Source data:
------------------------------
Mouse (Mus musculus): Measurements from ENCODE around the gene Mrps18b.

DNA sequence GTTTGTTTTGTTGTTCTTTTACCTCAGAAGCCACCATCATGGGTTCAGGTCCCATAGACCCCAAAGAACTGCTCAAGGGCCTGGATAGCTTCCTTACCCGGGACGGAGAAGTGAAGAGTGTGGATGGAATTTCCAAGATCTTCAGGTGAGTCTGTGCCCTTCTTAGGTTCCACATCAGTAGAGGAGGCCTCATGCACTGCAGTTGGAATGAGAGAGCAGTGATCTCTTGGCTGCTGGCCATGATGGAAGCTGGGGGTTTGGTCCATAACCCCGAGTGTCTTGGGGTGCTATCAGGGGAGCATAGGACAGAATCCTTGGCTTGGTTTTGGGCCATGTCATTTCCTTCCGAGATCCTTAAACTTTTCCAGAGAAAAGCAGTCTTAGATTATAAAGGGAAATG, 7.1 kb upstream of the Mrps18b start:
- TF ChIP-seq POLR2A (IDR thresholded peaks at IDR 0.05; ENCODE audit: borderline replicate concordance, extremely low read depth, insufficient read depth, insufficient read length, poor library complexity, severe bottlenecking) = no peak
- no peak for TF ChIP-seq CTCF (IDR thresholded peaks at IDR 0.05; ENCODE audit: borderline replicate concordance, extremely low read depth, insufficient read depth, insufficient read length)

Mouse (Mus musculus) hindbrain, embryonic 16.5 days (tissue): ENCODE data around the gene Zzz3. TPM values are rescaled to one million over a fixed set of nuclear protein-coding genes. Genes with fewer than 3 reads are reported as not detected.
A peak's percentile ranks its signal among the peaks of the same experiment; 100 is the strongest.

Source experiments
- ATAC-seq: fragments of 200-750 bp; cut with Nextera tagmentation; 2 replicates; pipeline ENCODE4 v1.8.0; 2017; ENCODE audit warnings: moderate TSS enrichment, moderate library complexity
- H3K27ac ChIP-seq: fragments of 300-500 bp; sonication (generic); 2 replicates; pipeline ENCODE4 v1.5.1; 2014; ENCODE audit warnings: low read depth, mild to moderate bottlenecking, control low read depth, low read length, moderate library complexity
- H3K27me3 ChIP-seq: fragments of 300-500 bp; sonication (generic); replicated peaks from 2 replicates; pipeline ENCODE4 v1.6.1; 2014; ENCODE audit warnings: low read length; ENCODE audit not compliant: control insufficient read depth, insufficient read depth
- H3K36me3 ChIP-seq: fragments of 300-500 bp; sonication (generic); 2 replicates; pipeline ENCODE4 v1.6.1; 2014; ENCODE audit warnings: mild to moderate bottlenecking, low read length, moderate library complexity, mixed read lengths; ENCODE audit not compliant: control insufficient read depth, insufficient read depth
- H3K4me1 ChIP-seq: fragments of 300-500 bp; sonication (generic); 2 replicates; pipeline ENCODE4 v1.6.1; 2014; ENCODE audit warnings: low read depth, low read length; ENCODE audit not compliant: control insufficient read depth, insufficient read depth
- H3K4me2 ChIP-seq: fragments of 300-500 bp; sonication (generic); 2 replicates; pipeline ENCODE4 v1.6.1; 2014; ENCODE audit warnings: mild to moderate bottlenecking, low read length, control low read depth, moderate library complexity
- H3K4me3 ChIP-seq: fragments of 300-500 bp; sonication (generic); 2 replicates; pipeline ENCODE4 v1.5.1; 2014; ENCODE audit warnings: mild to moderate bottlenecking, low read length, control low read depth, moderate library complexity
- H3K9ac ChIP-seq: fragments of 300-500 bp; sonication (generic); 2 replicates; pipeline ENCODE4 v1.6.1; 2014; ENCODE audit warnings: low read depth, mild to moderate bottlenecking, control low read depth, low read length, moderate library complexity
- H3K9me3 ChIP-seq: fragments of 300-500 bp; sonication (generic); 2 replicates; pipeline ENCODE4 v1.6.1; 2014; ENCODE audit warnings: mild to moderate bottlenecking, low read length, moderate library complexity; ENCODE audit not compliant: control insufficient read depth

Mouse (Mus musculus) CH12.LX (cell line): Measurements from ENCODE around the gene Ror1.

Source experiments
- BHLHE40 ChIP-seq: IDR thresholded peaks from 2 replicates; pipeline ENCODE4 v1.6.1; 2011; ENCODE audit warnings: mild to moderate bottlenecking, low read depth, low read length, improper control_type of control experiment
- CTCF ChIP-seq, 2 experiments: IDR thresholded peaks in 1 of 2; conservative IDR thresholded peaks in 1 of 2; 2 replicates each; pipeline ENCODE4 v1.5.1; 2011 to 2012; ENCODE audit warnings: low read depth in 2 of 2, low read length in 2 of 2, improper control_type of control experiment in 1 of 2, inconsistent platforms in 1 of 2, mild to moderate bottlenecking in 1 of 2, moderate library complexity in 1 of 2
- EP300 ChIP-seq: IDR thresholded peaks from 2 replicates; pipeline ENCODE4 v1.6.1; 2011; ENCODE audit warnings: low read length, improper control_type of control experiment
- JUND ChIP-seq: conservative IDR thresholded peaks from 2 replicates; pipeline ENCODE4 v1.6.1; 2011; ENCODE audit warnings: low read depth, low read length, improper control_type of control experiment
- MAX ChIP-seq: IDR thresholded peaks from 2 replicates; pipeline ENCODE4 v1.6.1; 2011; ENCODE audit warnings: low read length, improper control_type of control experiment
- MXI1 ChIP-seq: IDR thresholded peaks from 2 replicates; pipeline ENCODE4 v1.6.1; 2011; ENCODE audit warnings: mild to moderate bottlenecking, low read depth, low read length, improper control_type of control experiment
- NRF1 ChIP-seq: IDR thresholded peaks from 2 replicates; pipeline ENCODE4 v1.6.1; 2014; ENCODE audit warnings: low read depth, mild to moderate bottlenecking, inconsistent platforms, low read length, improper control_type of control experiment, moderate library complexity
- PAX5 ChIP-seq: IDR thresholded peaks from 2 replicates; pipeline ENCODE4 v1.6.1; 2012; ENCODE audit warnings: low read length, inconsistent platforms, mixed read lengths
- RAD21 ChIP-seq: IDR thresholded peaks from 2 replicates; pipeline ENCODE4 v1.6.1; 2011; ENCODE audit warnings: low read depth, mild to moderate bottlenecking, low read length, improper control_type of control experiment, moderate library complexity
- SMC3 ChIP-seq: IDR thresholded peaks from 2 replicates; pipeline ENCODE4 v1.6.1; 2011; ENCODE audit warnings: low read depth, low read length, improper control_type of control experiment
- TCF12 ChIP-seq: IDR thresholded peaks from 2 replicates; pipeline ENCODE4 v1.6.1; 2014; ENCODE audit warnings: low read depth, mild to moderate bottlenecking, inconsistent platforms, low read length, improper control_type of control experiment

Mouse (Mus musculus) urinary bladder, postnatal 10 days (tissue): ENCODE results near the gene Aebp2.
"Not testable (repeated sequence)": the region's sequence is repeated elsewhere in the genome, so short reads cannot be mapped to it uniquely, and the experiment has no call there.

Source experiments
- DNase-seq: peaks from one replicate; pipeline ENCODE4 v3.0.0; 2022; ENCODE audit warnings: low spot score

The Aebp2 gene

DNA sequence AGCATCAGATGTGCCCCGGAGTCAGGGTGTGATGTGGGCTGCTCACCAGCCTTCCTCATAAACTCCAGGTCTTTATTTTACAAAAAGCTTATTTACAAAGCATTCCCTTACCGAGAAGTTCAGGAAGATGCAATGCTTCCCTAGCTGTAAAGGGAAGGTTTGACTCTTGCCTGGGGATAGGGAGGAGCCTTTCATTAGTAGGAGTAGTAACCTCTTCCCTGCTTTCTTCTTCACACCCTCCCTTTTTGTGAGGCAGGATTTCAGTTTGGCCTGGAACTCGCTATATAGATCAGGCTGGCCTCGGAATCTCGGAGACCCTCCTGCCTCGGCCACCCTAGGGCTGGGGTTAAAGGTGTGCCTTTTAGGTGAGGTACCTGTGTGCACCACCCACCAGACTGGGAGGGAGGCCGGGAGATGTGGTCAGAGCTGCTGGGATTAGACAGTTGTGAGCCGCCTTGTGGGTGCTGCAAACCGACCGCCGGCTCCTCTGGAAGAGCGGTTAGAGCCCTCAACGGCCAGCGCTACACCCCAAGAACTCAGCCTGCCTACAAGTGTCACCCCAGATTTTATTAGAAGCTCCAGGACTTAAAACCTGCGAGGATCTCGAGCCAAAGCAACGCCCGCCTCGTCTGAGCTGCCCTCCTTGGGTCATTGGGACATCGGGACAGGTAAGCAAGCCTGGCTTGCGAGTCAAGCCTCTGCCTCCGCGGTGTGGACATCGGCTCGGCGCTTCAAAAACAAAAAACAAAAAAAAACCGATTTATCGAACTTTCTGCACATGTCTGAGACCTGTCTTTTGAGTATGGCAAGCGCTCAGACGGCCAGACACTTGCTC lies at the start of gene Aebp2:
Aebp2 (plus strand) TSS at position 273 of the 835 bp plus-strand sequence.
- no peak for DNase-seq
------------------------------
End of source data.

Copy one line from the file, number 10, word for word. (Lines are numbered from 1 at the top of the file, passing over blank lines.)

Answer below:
- H3K27me3 ChIP-seq: fragments of 300-500 bp; sonication (generic); replicated peaks from 2 replicates; pipeline ENCODE4 v1.6.1; 2014; ENCODE audit warnings: low read length; ENCODE audit not compliant: control insufficient read depth, insufficient read depth